Category Archives: Constitution

Be Careful What You Wish For

It really is hard to keep up with all of the Trump Administration’s assaults on modernity–its disavowal of science, its attacks on public education, immigrants and poor people, and of course, its persistent efforts to turn back the social clock to “times gone by,” when straight white Protestant men were kings.

One aspect of that relentless attack on equality–what you might call the “Mike Pencification” of policy–is the administration’s current determination to de-fund Planned Parenthood. After all, women who have access to birth control and Pap smears are free to enter the workforce and even the political arena. Their ability to plan their pregnancies even allows them to engage in lustful sex without incurring God’s disapproval in the form of an unplanned child.

Shades of Margaret Atwood. As Michelle Goldberg recently opined in the New York Times, 

Donald Trump’s administration turns the Gilead model upside down. Its public image is louche and decadent, with tabloid scandal swirling around the president and many of his associates. This can make it hard to focus on the unprecedented lengths the administration is going to curtail American women’s reproductive rights and enrich the anti-abortion movement.

On Friday, the Trump administration escalated its war on Planned Parenthood and the women who use it. It released a rule prohibiting Title X, a federal family-planning program that serves around four million low-income women, from funding organizations that also provide abortions. Further, the administration instituted an American version of the global gag rule, barring doctors and nurses receiving Title X funds from making abortion referrals to their patients except in certain emergency situations.

The new approach mirrors what Pence did in Indiana–it diverts funding from organizations operating on the basis of sound medical science and sends the monies instead to religious groups, many of which are not just anti-choice, but anti-contraception.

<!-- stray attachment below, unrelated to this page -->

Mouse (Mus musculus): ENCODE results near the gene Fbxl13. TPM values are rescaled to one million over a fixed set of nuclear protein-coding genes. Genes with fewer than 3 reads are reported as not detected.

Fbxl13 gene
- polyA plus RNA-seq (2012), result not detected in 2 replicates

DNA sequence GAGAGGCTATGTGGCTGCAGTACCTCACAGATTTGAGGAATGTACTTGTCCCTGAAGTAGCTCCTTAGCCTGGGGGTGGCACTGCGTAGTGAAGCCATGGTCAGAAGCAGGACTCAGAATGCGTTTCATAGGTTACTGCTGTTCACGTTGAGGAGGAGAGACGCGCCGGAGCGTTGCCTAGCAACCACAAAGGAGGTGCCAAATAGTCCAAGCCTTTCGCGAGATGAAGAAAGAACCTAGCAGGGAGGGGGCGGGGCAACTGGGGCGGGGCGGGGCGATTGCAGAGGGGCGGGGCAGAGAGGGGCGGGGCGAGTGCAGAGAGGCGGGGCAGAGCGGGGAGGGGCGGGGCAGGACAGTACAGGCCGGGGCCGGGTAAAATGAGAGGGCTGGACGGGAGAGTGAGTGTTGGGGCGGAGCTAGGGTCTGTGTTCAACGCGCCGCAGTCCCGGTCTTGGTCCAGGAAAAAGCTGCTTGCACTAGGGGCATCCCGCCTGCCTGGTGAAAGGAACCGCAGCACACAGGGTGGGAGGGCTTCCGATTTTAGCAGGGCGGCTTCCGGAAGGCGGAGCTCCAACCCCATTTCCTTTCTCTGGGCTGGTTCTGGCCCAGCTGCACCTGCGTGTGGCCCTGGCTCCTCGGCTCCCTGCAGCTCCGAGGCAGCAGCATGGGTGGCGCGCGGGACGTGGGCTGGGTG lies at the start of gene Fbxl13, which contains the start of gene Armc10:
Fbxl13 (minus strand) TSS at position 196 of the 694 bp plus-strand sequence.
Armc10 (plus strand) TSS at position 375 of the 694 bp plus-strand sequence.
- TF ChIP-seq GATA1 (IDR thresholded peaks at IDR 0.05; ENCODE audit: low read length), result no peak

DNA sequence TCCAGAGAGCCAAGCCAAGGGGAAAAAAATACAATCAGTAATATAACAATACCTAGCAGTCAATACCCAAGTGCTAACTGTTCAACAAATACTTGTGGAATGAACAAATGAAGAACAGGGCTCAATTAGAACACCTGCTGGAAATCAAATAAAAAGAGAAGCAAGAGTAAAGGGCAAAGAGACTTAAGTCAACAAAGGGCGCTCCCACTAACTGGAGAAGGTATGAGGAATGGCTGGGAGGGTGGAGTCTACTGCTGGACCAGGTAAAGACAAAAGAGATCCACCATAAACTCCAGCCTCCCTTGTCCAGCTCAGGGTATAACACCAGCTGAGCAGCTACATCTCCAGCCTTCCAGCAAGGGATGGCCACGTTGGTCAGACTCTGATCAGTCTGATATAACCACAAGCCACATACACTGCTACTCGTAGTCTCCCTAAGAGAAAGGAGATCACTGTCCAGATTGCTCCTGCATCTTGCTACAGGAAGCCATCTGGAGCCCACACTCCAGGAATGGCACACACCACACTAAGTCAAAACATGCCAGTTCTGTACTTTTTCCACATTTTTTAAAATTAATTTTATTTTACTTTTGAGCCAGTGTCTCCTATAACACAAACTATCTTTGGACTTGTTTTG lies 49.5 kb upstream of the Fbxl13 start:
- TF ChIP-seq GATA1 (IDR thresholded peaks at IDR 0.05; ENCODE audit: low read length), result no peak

The administration appears to think that religious anti-abortion groups, including those opposed to contraception, will fill some of the gaps. The new regulation jettisons a requirement that Title X clinics provide “medically approved” family planning services. That means that funds that once went to Planned Parenthood could flow instead to anti-abortion groups that promote so-called natural family planning. Unless the courts halt the new policy, struggling women who need refills on their birth control pills could get federally funded lectures on the rhythm method instead.

Goldberg calls this a “move to turn a lifesaving women’s health program into pork for the religious right.” (She’s right on the money; that was also Pence’s motive for Indiana’s voucher program, which takes millions of dollars from the state’s public school system in order to prop up the religious schools that make up 95% of the institutions accepting vouchers.)

The assault on Planned Parenthood joins the successful effort to pack the federal courts–including the Supreme Court– with anti-choice judges, and it doesn’t bode well for the continued viability of Roe v. Wade.

Ironically, sending the legality of abortion back to the states, as a decision to overturn Roe would do, would fall into the “be careful what you wish for” category. Republicans have benefitted greatly from the one-issue voters they cynically created. Should Roe be overturned, the zealots in states that continue to allow abortions  would turn their attention to those legislatures, but those would mostly be deep blue states where they would be unlikely to prevail. Anti-choice activists in red states with compliant legislatures would mostly cease to be activists; they would consider their “job” accomplished.

The majority of Americans who support a woman’s right to make her own decisions about reproduction, however, would be highly likely to take their outrage to their polling places. Most of them have been complacent until now, assuming the courts would continue to protect women’s autonomy.

A “victory” for opponents of reproductive rights would be likely to do two things: tamp down the passions of the anti-choice warriors, and “activate” millions of Americans who would rightly see that victory as a theocratic threat. If survey research is to be believed, the latter group is much larger than the former.

Those people vote. And they sure  won’t be voting Republican.

 

 

This Is Very Good News

It’s hard these days not to focus on what’s stupid, corrupt and/or depressing. In fact, I find it hard to avoid news that gives me heartburn.

Nevertheless, there are also nuggets of hopefulness available, as I was reminded when I came across this announcement from the Knight Foundation.

MIAMI—Feb. 19, 2019—The John S. and James L. Knight Foundation today announced that it would double its investment in strengthening journalism to $300 million over five years, with a focus on building the future of local news and information, which are essential for democracy to function.